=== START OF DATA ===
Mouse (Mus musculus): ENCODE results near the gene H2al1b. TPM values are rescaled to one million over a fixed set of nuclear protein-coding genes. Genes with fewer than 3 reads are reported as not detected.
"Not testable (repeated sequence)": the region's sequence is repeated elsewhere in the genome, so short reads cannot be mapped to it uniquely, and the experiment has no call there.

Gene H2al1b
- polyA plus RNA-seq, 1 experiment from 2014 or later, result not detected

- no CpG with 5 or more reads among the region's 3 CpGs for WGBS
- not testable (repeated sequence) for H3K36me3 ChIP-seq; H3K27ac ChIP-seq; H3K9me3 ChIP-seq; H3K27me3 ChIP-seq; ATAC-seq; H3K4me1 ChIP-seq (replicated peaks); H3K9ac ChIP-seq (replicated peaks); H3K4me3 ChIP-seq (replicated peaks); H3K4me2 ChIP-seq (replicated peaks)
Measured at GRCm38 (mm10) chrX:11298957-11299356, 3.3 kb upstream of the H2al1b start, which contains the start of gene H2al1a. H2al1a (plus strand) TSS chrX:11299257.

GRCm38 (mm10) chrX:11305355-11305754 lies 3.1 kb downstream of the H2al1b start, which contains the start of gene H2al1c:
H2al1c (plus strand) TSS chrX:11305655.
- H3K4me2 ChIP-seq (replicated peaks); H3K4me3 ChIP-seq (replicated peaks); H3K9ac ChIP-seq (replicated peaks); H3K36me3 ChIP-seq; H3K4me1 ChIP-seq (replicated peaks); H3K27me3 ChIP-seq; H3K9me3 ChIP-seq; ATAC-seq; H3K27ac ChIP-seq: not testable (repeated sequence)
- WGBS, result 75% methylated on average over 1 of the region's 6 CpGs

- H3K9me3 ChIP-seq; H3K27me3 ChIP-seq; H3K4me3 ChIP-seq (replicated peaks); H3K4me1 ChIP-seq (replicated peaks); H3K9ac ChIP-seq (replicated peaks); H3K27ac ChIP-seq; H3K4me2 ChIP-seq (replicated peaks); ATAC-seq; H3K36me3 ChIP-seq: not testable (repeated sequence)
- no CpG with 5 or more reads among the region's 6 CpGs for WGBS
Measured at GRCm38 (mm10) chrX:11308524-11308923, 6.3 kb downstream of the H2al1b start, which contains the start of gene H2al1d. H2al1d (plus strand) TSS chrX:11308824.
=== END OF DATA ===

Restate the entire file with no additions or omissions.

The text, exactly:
Mouse (Mus musculus): ENCODE results near the gene H2al1b. TPM values are rescaled to one million over a fixed set of nuclear protein-coding genes. Genes with fewer than 3 reads are reported as not detected.
"Not testable (repeated sequence)": the region's sequence is repeated elsewhere in the genome, so short reads cannot be mapped to it uniquely, and the experiment has no call there.

Gene H2al1b
- polyA plus RNA-seq, 1 experiment from 2014 or later, result not detected

- no CpG with 5 or more reads among the region's 3 CpGs for WGBS
- not testable (repeated sequence) for H3K36me3 ChIP-seq; H3K27ac ChIP-seq; H3K9me3 ChIP-seq; H3K27me3 ChIP-seq; ATAC-seq; H3K4me1 ChIP-seq (replicated peaks); H3K9ac ChIP-seq (replicated peaks); H3K4me3 ChIP-seq (replicated peaks); H3K4me2 ChIP-seq (replicated peaks)
Measured at GRCm38 (mm10) chrX:11298957-11299356, 3.3 kb upstream of the H2al1b start, which contains the start of gene H2al1a. H2al1a (plus strand) TSS chrX:11299257.

GRCm38 (mm10) chrX:11305355-11305754 lies 3.1 kb downstream of the H2al1b start, which contains the start of gene H2al1c:
H2al1c (plus strand) TSS chrX:11305655.
- H3K4me2 ChIP-seq (replicated peaks); H3K4me3 ChIP-seq (replicated peaks); H3K9ac ChIP-seq (replicated peaks); H3K36me3 ChIP-seq; H3K4me1 ChIP-seq (replicated peaks); H3K27me3 ChIP-seq; H3K9me3 ChIP-seq; ATAC-seq; H3K27ac ChIP-seq: not testable (repeated sequence)
- WGBS, result 75% methylated on average over 1 of the region's 6 CpGs

- H3K9me3 ChIP-seq; H3K27me3 ChIP-seq; H3K4me3 ChIP-seq (replicated peaks); H3K4me1 ChIP-seq (replicated peaks); H3K9ac ChIP-seq (replicated peaks); H3K27ac ChIP-seq; H3K4me2 ChIP-seq (replicated peaks); ATAC-seq; H3K36me3 ChIP-seq: not testable (repeated sequence)
- no CpG with 5 or more reads among the region's 6 CpGs for WGBS
Measured at GRCm38 (mm10) chrX:11308524-11308923, 6.3 kb downstream of the H2al1b start, which contains the start of gene H2al1d. H2al1d (plus strand) TSS chrX:11308824.